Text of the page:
Forgot your password?
typodupeerror

Comment: Re:Disable moving phones at the tower (Score 1) 364

by mikem170 (#47876335) Attached to: Text While Driving In Long Island and Have Your Phone Disabled

I think that the best idea in this sub-thread is that in a post by funwithBSD, an immobilizer.(Presumably similar to a breathalyzer. If you are convicted of texting-while-driving you must put a device in your car that will disable the car/cell phone of the car occupant. A cell phoen app won't do the trick, but maybe a car-based device would.)

I guess your post and my post prove how typically polarizing these cell phone issues are. I am not a nanny state fan, but I am infuriated by how stupid and inattentive people are hurting others and the toothless laws that currently exist. I don't have a cell phone glued to my ear and would rather not be wacked in traffic by someone who does. Other people see it differently, and flip if they can't use their cell phone everywhere all the time.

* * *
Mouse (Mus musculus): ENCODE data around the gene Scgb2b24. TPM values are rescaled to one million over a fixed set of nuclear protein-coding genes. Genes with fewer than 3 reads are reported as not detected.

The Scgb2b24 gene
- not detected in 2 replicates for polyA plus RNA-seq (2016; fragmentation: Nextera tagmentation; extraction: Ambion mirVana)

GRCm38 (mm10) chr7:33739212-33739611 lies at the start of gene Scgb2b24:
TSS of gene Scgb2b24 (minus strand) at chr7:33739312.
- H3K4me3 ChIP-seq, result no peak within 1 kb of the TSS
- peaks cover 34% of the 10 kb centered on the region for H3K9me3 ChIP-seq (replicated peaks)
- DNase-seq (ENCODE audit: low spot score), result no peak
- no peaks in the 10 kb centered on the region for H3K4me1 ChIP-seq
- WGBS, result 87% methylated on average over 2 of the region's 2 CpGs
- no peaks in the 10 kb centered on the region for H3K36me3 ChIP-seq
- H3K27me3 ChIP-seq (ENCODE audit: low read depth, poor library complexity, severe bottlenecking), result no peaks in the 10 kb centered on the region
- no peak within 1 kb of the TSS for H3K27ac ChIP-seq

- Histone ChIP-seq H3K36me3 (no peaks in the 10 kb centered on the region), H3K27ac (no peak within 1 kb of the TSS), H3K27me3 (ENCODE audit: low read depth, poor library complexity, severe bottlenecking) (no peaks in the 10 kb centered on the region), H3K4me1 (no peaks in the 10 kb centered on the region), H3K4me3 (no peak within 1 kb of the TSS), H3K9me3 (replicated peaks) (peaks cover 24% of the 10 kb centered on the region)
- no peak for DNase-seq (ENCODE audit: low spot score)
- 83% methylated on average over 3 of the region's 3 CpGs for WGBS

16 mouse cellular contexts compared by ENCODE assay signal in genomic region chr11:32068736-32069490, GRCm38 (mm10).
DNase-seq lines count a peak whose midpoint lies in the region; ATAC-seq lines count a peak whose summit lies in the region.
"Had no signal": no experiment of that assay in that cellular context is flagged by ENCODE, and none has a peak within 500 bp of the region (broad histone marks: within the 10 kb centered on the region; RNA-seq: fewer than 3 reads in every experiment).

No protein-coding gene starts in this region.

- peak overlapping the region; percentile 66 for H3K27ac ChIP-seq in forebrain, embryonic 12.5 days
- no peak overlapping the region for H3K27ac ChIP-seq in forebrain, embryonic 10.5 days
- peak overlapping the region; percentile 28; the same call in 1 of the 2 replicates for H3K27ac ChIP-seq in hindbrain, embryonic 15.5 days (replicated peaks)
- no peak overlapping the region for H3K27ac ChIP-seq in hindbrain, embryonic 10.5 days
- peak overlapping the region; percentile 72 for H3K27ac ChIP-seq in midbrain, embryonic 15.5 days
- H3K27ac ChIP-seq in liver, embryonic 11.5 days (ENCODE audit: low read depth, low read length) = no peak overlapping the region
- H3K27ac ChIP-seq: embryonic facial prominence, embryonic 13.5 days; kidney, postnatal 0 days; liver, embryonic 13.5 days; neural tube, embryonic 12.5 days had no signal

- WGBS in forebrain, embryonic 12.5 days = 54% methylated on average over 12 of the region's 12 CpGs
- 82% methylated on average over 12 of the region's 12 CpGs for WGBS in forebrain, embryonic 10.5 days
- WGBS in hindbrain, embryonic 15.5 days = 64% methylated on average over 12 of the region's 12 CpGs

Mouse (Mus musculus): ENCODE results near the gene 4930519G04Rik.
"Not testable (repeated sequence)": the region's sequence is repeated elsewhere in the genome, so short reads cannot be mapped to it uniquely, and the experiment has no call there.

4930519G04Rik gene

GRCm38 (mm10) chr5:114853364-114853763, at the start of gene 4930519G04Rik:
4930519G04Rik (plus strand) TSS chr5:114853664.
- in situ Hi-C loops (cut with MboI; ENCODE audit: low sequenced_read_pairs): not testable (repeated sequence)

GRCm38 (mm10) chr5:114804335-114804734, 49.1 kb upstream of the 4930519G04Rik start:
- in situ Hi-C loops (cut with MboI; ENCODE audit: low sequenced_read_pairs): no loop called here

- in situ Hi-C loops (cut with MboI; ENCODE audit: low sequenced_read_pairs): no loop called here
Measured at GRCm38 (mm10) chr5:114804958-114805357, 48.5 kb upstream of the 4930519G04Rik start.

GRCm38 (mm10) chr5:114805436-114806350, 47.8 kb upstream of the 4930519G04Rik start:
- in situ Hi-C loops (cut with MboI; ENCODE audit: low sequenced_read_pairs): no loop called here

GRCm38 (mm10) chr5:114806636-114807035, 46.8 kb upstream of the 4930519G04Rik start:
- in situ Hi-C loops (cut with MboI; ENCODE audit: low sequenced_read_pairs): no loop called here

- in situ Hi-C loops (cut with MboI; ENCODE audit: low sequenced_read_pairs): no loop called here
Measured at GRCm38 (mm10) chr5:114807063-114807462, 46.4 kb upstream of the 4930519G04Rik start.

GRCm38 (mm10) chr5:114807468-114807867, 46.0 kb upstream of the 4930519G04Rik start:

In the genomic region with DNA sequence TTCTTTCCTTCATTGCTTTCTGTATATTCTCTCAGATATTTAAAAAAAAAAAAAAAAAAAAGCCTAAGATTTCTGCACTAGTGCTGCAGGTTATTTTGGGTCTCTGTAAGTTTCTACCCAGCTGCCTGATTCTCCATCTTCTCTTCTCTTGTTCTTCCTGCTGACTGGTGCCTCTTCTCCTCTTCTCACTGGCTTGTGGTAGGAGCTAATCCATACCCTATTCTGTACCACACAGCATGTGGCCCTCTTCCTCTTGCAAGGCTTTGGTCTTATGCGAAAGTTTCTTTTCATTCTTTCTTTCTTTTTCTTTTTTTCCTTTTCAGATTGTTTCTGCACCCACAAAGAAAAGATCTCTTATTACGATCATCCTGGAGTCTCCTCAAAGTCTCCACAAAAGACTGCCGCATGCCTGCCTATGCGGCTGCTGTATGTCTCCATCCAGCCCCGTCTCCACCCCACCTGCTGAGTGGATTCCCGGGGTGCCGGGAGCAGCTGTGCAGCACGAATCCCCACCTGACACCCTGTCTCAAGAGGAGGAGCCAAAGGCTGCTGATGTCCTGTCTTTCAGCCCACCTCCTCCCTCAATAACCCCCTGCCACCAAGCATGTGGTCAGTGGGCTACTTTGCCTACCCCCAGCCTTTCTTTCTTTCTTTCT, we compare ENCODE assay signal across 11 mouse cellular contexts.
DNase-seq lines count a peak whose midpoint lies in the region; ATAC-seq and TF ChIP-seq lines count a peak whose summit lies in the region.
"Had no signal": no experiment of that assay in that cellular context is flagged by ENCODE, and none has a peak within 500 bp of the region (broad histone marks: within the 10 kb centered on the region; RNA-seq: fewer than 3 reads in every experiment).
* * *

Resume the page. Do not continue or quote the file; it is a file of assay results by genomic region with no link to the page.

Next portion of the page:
The same issue comes up if a private party wants to block cell phones in their movie theater, for the benefit of other patrons. Half the of everyone loves the idea, the other half hate it.

I am shocked at the scope of the distracted driving problem and that nothing effective is being done to deter and punish violators. And I'm concerned that the problem will probably get worse.

Comment: Re:Disable moving phones at the tower (Score 1) 364

by mikem170 (#47872525) Attached to: Text While Driving In Long Island and Have Your Phone Disabled

I looked it up a few months ago, a bit over half as many people are killed each year by distracted drivers as by alcohol involved accidents, which amounts to about 35000 people per year (about 60000 per year die in alcohol related accidents, at least according to MADD). Fun fact, removing health related deaths (smoking, heart disease, etc.), it's the number two cause of death in the US, behind drunk driving. Yup, more people are killed by idiots not paying attention while driving than by firearms. Impressive, since firearms are designed to destroy things.

I think the statistics above, if accurate, indicate that we would be justified having the cell companies knock down all voice and data on moving cell phones.

My two cents: GPS apps can sync data before you are rolling. You can pull over to download new data, or call/text someone. You can read a book on the train or listen/watch any of your local data (32+ gigs, right?). I don't think that anybody whining about not being connected/addicted while a passenger outweighs the loss of life. That's just as wrong as me justifying a road trip after six beers. You'all didn't have a cell phone 20 years ago!